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Janick, J., J.E. Simon, and A. Whipkey. 1999. A site-specific retrieval system for crop information. p. 166–168. In: J. Janick (ed.), Perspectives on new crops and new uses. ASHS Press, Alexandria, VA.

A Site-Specific Retrieval System for Crop Information

Jules Janick, James E. Simon, and Anna Whipkey


NewCROP (New Crops Resource On-line Program) is a web-based internet resource developed by the Purdue University Center for New Crops and Plant Products emphasizing new and specialty crops ( Designed to deliver instant topical information on crop plants, NewCROP first came on-line in 1995, and since that time has continued to grow significantly in content information and represents the most extensively used virtual library of new crop information on the web (Simon et al. 1996). Since that initial report, advances in web-based technology, coupled with the addition of new databases have enabled NewCROP to continue to address the needs of the new crop community. Linkage to crops is based on either a comprehensive index using common and scientific names (CropINDEX) or via a search engine (CropSEARCH). The information on crops is based on in-depth information prepared by crops experts (FactSHEETS), information from the proceedings of national new crop symposia, crop monographs, and links to outside sources. A portion of NewCROP now concentrates specifically on herbs, spices, aromatic, and medicinal plants (Aromatic-MedicinalPLANTS). Other useful databases include information on import permits phytosanitary certificates, quarantine, and inspection information (IMPORT-EXPORT), information on species consumed in times of food scarcity (Famine Foods), directories of researchers and experts (CropEXPERT), and announcements (CropEVENTS). In 1998, the web site received and responded to over 1.7 million requests for 650,623 pages, serving 218,836 distinct hosts. An historical graph of the site traffic from July, 1996 to April, 1999 shows a continuous upward trend (Fig. 1). The site is accessed nationally and internationally by many users (Table 1). (See

Figure 1

Fig. 1. NewCROP web server statistics.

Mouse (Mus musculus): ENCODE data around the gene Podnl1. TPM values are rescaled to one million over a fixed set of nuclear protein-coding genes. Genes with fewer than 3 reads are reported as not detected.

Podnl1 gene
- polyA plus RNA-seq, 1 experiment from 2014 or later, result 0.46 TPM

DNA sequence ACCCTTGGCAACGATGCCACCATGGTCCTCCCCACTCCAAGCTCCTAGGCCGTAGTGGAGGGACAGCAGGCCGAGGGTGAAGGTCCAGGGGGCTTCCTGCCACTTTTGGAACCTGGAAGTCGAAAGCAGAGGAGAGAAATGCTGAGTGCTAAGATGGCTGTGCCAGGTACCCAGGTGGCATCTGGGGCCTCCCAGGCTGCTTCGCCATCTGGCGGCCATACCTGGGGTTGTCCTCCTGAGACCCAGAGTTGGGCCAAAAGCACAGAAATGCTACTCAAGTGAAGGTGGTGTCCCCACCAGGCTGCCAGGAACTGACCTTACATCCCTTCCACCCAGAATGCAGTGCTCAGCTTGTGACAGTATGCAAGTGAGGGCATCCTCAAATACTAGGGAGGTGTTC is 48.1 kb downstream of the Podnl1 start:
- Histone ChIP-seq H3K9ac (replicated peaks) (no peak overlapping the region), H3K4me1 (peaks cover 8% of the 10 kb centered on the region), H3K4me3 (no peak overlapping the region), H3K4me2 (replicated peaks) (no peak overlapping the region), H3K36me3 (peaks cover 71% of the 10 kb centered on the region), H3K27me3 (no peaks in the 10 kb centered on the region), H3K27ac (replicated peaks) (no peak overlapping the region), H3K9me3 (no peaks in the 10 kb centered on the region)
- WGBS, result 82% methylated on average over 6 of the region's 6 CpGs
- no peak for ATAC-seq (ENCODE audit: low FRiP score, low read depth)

Table 1. NewCROP web server domain report for 1998.

User domain

Pages % of total







US government








*Includes Canada, Australia, United Kingdom, Germany, New Zealand, Belgium, Netherlands, Denmark, Mexico, Italy, Brazil, Switzerland, Spain, Japan, France, Malaysia, Sweden, South Africa, Portugal, Singapore, Argentina, Israel, Finland, India, Greece, Thailand, Hungary, South Korea, Indonesia, Colombia, Chile, Norway, Austria, Peru, Poland, Turkey, Costa Rica, Czech Republic, Philippines, Ireland, Yugoslavia, Slovenia, Hong Kong, Croatia, Russia, Venezuela, Nicaragua, Taiwan, Ecuador, Jamaica, Uruguay, Egypt, Estonia, Dominican Republic, Slovak Republic, United Arab Emirates, China, Guatemala, Romania, Botswana, Iceland, Lithuania, Ukraine, Trinidad and Tobago, Cyprus, Zambia, Bahrain, Bulgaria, Namibia, Oman, Paraguay, Bolivia, Kenya, Lebanon, Jordan, Malta, Macedonia, Mauritius, Guyana, Luxembourg, El Salvador, Pakistan, Bosnia-Herzegovina, Panama, Former USSR, New Caledonia, Ethiopia.

At the heart of this virtual library, NewCROP incorporates the three proceedings organized by the Center for New Crops and Plant Products (Advances in New Crops, 1990; New Crops, l993; and Progress in New Crops, 1996) and will include this present volume, Perspectives on New Crops and New Uses, 1999, organized in conjunction with the Association for the Advancement of Industrial Crops and the New Uses Council. These four volumes contain over 400 articles with references to over 7,000 crops (scientific and common names) and crop products. All texts are hyperlinked.